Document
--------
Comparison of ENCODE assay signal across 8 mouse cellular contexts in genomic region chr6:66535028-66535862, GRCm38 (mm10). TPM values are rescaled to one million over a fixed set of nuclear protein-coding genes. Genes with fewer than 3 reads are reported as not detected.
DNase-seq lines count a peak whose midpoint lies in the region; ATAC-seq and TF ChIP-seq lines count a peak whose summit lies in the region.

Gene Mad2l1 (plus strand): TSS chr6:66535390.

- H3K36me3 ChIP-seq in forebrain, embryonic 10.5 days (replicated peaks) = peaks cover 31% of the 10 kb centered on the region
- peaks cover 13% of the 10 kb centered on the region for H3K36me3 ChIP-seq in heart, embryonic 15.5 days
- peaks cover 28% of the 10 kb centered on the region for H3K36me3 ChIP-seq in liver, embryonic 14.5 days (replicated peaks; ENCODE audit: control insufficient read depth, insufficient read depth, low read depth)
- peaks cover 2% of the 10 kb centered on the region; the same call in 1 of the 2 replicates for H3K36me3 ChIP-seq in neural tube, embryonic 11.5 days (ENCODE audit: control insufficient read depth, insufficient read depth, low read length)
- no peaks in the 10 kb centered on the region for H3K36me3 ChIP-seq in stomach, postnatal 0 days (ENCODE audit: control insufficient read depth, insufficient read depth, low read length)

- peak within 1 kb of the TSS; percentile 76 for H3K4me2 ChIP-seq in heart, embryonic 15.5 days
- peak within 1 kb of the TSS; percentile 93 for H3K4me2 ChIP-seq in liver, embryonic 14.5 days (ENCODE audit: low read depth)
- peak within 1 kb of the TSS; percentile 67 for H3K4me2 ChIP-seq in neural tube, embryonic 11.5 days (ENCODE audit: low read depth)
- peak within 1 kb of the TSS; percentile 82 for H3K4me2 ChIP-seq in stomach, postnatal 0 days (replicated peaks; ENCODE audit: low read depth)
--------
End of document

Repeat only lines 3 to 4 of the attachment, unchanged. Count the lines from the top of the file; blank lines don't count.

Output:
Gene Mad2l1 (plus strand): TSS chr6:66535390.

- H3K36me3 ChIP-seq in forebrain, embryonic 10.5 days (replicated peaks) = peaks cover 31% of the 10 kb centered on the region